The Los Angeles Chapter of the nonprofit U.S. Green Building Council (USGBC-LA) will host the Chapter’s 10th Annual Green Gala on Thursday, November 13, 2014, from 6:30 – 10:30pm at the Avalon Hollywood in Los Angeles, CA. The Green Gala is recognized as the single largest annual vehicle for communication, celebration and bridge-building among those who think, act, design and build greener throughout the County of Los Angeles and its metropolitan areas.

DIEM: Design Intersects Everything Made

November 14, 2014

West Hollywood Design District presents the 3rd annual DIEM: Design Intersects Everything Made, a one-day design symposium that offers culturally resonating discussions, panels and keynotes from leaders in the fields of design, decorative arts, fashion, architecture and fine arts.

The West Hollywood Design District Presents Decades of Design 1948–2014
November 19, 2014–February 2015
The first-ever retrospective exhibition uncovering, examining and celebrating six decades of rich design history in West Hollywood. The curated ­­gallery will showcase design pioneers and present tastemakers through bold graphics, photographs and original product.

Innovation and Design Excellence in Healthcare Facilities Design: Today and Tomorrow
November 21, 2014
Hosted by AIA Los Angeles and AIA San Francisco, Future Care: Design for Health is a one-day healthcare symposium featuring the top minds in healthcare planning, design and construction. Speakers will address the rapidly changing healthcare environment and how these changes impact what healthcare providers need from the design and construction community.

 

 

 

 

Competitions

Registration Opens: October 1
Breaking New Ground
The California Endowment

Deadline: October 31

Show Us Your Baldwin
Baldwin

Deadlne: November 30
Sir Geoffrey Jellicoe Award
International Federation of Landscape Architects (IFLA)

Deadline: December 8

2015 Diversity Scholarship
Gensler

Deadline: December 31
Kitchen Design Contest
Wolf and Sub-Zero 

FORM Event Images

Industry Partners

  

  




















 

Hidden
« Showroom: Surface Matters | Main | Showroom: Everything in Its Place »
Thursday
Aug082013

Building Your Business: Talking Ownership Transitions with Bill Mandel and Laura Howard

Bill Mandel and Laura Terry Howard, of MBV Law, talk ownership transitions for architecture, design and engineering firms. Image Anne Hamersky/courtesy MBV LawRecently, we brought you the story of Nadel Architects ownership transition, as part of our continuing series on building and growing your business. We were intrigued by the process and wanted to get more details on the nuts and bolts of ownership transitions in general. We went right to the source: attorney Bill Mandel, who handled the ownership transition plan for Nadel Architects, and his partner Laura Terry Howard. At their San Francisco–based firm MBV Law, Mandel specializes in transition planning for architecture, engineering and design firms, including mergers and acquisitions and ownership transition programs, while Howard's practice area runs from addressing formation issues in the start-up phase to developing and implementing an exit strategy. Here, they give us more insight into a critical process in the life of a firm—when done right, it can mean thriving for decades to come.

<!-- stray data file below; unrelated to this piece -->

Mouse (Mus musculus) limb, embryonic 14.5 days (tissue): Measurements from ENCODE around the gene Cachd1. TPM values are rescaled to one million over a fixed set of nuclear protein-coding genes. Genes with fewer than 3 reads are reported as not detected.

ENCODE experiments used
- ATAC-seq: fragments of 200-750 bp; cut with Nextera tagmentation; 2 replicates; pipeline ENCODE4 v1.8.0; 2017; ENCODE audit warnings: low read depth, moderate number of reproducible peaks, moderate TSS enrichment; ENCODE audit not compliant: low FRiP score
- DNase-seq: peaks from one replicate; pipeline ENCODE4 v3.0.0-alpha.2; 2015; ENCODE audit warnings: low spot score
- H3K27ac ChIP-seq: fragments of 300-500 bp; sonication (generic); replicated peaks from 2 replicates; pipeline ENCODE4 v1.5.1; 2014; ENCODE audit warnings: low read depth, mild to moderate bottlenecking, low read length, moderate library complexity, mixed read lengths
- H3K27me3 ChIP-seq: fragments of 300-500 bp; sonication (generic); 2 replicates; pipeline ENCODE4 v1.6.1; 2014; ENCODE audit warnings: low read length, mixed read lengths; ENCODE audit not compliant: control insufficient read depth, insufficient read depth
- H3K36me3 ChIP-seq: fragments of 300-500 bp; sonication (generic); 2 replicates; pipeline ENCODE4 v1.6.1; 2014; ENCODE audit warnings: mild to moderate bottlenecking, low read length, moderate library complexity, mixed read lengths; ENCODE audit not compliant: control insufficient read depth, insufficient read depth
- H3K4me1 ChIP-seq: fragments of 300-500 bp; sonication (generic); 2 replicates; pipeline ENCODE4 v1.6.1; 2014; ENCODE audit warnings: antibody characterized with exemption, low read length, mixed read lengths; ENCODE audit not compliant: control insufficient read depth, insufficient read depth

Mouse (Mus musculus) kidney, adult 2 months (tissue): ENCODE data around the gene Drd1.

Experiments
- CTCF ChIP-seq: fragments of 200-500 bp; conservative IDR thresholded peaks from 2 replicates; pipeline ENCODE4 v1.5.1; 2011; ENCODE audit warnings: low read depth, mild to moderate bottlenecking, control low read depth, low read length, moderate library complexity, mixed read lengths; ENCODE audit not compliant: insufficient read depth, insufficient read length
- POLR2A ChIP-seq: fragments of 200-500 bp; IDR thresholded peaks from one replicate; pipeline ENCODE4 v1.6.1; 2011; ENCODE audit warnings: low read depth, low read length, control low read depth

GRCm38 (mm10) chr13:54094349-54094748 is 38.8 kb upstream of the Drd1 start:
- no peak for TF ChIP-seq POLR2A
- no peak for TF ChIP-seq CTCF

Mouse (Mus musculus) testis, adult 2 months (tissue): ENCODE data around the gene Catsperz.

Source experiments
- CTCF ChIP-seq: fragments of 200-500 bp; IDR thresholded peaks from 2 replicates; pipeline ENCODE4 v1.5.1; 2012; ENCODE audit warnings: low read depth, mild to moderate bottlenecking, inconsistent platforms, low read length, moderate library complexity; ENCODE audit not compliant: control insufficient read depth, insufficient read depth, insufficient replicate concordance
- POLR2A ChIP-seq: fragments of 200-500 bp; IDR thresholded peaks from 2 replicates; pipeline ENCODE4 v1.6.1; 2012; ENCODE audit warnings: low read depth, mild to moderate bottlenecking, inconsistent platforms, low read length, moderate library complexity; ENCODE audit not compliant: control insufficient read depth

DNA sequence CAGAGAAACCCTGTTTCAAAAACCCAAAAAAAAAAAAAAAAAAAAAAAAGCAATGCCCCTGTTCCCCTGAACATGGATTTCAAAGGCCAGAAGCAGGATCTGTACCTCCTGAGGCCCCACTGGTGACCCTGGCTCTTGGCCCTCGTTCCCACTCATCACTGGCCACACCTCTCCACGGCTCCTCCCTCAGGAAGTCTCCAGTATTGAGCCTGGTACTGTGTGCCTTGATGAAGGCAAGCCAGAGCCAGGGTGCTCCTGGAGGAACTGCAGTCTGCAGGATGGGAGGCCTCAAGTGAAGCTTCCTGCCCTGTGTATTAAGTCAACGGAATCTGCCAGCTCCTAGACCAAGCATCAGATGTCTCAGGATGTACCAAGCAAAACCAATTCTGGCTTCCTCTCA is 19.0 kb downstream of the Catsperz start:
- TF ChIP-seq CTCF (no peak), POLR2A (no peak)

What are some transition scenarios? 

Laura Terry Howard: There are a number of choices one might have. You could sell the firm to an outside buyer or close the doors. Our experience is that selling to an outside buyer isn’t impossible, but it’s a different transaction to engineer and it’s not really common. The more viable alternative is to look around your organization and see who could be owners. Ownership transition doesn’t result in the absolute highest value to a selling owner, but over the lifetime of the program the owner will be well compensated. If you close the doors, you will get very little value. If you sell to someone outside, you’ll get a higher value but give up all control. Giving that up isn’t really appealing to a lot of people.

Bill Mandel: Of the merger-and-acquisition deals we’ve done, very few have been for architecture firms. Architecture firms aren’t as prone to being acquired, because their cultures are unique and, therefore, are hard to merge into another firm. Generally, architects are limited to doing an ownership transition program or closing the firm.

When do you start planning for an ownership transition?

Bill Mandel: Starting early is best—at least 10 years before a founder (owner) is ready to exit the firm. That gives time to identify candidates for ownership and bring them on board. There are often hits and misses. Sometimes candidates don't work out as owners, so you need time to regroup and find other people. You should start no less than five years before exiting, because you need time to craft a good transition program.